• he “asked questions that, facially, comport with the requirement of determining whether the testator understood the extent of his assets”.[3]

On the second solicitor’s evidence, the husband also understood who the persons were with a moral claim against his estate, and he had reasons for reducing his bequests to his sons. [4]

However, Justice Corbett was of the view that the drafting solicitor should have taken his inquiries one step further and that where there is a filial estrangement the solicitor needed to conduct a “more probing inquiry”.[5] According to Justice Corbett, the solicitor should have explored whether the testator understood not only what his assets were but also if he understood what his wife’s assets were as he was proposing to cut his children out of an inheritance in favour of his wife.[6] The testator also needed to understand the dispositions he had made to his wife already. The husband’s explanations to the second solicitor were based only on his understanding of his own assets at the time the third will was made and did not reflect an understanding of the wife’s financial position or the extent to which she had or would receive money that had been the husband’s (through joint accounts, etc.) [7] Justice Corbett did not accept that the husband had a “true appreciation of his overall financial position, or of the state of his relations with his sons, both as a result of the burden of his severe affliction with Lewy Body Dementia and the wife’s undue influence.”[8]

Ultimately, the Court found that the husband lacked testamentary capacity and that the wife had unduly influenced the husband to make the will and the inter vivos transfers. This case seems to suggest that the testator must not only understand the extent of his own assets but also of those who may be inheriting under the will. Or in other words the testator must understand the “big picture” and not just a simple understanding of his assets.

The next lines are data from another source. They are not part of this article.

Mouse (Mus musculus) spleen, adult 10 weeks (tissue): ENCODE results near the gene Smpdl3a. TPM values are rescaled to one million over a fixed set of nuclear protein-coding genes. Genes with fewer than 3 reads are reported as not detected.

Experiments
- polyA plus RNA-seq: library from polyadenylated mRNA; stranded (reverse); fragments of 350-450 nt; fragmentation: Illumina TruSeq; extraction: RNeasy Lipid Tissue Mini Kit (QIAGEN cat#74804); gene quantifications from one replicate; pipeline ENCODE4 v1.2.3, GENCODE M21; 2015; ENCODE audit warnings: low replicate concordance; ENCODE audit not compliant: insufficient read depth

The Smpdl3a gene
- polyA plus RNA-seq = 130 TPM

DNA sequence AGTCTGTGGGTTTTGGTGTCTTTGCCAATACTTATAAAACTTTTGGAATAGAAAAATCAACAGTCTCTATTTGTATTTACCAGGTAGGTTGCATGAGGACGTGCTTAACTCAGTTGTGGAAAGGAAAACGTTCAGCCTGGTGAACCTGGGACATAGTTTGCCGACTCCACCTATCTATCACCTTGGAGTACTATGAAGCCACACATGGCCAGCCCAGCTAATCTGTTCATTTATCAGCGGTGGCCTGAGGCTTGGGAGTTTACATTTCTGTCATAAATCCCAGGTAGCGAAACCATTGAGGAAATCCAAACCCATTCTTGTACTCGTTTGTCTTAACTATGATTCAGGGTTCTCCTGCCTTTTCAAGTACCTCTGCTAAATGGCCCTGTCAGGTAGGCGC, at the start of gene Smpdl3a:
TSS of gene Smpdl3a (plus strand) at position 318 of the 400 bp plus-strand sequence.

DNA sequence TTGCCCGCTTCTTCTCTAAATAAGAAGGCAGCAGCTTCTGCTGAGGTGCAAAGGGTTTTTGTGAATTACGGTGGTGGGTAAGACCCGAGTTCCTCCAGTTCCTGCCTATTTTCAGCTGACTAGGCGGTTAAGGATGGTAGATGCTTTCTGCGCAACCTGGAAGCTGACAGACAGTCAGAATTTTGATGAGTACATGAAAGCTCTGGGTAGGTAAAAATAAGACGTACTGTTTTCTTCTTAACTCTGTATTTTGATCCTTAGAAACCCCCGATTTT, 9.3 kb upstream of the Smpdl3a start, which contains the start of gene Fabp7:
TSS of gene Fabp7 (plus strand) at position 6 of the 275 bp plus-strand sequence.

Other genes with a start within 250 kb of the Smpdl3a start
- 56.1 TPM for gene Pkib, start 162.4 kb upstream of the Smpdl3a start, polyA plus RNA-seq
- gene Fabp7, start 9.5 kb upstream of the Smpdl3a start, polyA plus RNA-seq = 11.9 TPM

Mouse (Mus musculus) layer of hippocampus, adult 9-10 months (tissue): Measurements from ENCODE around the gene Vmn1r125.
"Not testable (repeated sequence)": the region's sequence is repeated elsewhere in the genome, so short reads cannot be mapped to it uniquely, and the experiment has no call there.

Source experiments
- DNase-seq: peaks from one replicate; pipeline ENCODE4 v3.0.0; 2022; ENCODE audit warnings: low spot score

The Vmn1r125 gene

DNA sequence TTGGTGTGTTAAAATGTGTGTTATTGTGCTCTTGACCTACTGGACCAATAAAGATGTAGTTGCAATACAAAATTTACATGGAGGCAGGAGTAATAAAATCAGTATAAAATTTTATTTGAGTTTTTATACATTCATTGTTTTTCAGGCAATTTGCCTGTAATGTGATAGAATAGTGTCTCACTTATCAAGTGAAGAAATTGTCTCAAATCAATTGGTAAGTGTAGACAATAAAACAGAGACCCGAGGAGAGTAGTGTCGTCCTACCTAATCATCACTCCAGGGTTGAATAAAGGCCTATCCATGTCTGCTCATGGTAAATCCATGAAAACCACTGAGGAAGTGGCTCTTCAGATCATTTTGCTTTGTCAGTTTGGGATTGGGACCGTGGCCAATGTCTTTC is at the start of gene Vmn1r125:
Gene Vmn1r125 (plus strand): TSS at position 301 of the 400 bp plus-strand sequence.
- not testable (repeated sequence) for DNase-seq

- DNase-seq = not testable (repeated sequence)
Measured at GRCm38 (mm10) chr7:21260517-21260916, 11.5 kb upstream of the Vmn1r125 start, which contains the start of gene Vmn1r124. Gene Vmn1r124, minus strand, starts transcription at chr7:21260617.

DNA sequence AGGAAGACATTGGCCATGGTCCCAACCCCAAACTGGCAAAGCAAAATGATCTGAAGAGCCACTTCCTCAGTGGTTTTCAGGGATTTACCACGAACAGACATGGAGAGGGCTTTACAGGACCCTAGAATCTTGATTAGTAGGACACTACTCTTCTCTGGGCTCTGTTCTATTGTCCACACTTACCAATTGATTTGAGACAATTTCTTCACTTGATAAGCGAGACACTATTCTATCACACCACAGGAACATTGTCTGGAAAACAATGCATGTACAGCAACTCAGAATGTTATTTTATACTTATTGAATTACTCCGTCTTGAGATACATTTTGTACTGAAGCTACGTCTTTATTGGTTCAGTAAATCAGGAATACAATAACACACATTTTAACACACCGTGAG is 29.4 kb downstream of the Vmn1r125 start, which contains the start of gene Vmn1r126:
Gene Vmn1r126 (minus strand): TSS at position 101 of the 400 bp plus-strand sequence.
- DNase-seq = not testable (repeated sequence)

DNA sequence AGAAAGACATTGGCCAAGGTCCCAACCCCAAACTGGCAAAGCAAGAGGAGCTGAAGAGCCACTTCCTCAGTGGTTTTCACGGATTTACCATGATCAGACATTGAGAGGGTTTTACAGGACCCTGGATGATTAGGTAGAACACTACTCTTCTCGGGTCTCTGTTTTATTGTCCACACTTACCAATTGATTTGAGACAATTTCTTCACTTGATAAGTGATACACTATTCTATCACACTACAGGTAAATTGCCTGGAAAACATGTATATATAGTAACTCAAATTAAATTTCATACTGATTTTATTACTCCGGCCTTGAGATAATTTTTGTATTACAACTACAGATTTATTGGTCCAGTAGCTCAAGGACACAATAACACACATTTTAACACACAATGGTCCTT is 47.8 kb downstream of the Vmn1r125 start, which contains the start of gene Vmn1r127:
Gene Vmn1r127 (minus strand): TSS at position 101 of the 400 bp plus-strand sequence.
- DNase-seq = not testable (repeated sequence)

2015: McLaughlin (Estate of) v McLaughlin

The facts of McLaughlin are unique but the case imparts important lessons to wills solicitors in ensuring their clients have read the will or that the solicitor at least reviews the material aspects of the will with the client.[9] It should go without saying that a solicitor should ensure they read the will if they have had a clerk draft it.

In McLaughlin the testator, Elizabeth Anne McLaughlin, executed two wills to avoid paying probate tax on the asset of the secondary will which dealt solely with her house. The secondary will had to be rectified in a prior hearing as the secondary will when drafted omitted a residue clause that included only the house, and duplicated the bequests as set out in Mrs. McLaughlin’s primary will.[10] In addition the secondary will repeated the revocation clause in the primary will which stated:

I hereby revoke all wills made before this will, but not the Will made the 16th day of June 2010 to dispose of real property located at 78 Wellington Street East, Brampton, Ontario.[11]

The effect of the secondary will unrectified would have meant that the beneficiaries under the primary will could claim an entitlement to two separate bequests, one under the primary estate and another from the secondary estate. Further, the residue of the secondary estate would go by way of intestacy and be equally distributed amongst all five children of Mrs. McLaughlin.[12] This would have meant that the house would be distributed by way of intestacy. The testator in her prior wills had disinherited two of her five children.